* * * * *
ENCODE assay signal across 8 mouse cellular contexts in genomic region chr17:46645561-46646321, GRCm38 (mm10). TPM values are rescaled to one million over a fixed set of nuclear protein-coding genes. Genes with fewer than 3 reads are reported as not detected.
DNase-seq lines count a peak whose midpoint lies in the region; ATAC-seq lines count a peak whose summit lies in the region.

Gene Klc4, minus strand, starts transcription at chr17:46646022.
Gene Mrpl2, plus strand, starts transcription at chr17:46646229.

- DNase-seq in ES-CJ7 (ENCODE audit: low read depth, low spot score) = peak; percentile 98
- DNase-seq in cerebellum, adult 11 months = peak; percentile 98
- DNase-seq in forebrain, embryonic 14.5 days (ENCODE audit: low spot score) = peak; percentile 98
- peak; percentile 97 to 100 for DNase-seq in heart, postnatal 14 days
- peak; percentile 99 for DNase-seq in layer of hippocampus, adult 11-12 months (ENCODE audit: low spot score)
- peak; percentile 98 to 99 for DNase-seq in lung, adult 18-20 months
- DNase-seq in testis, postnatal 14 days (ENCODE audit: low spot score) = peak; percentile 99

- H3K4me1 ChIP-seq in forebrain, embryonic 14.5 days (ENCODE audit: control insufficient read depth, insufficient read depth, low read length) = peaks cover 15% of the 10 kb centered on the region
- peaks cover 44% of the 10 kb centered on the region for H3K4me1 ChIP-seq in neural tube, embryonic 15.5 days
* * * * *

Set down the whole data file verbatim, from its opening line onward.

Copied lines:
ENCODE assay signal across 8 mouse cellular contexts in genomic region chr17:46645561-46646321, GRCm38 (mm10). TPM values are rescaled to one million over a fixed set of nuclear protein-coding genes. Genes with fewer than 3 reads are reported as not detected.
DNase-seq lines count a peak whose midpoint lies in the region; ATAC-seq lines count a peak whose summit lies in the region.

Gene Klc4, minus strand, starts transcription at chr17:46646022.
Gene Mrpl2, plus strand, starts transcription at chr17:46646229.

- DNase-seq in ES-CJ7 (ENCODE audit: low read depth, low spot score) = peak; percentile 98
- DNase-seq in cerebellum, adult 11 months = peak; percentile 98
- DNase-seq in forebrain, embryonic 14.5 days (ENCODE audit: low spot score) = peak; percentile 98
- peak; percentile 97 to 100 for DNase-seq in heart, postnatal 14 days
- peak; percentile 99 for DNase-seq in layer of hippocampus, adult 11-12 months (ENCODE audit: low spot score)
- peak; percentile 98 to 99 for DNase-seq in lung, adult 18-20 months
- DNase-seq in testis, postnatal 14 days (ENCODE audit: low spot score) = peak; percentile 99

- H3K4me1 ChIP-seq in forebrain, embryonic 14.5 days (ENCODE audit: control insufficient read depth, insufficient read depth, low read length) = peaks cover 15% of the 10 kb centered on the region
- peaks cover 44% of the 10 kb centered on the region for H3K4me1 ChIP-seq in neural tube, embryonic 15.5 days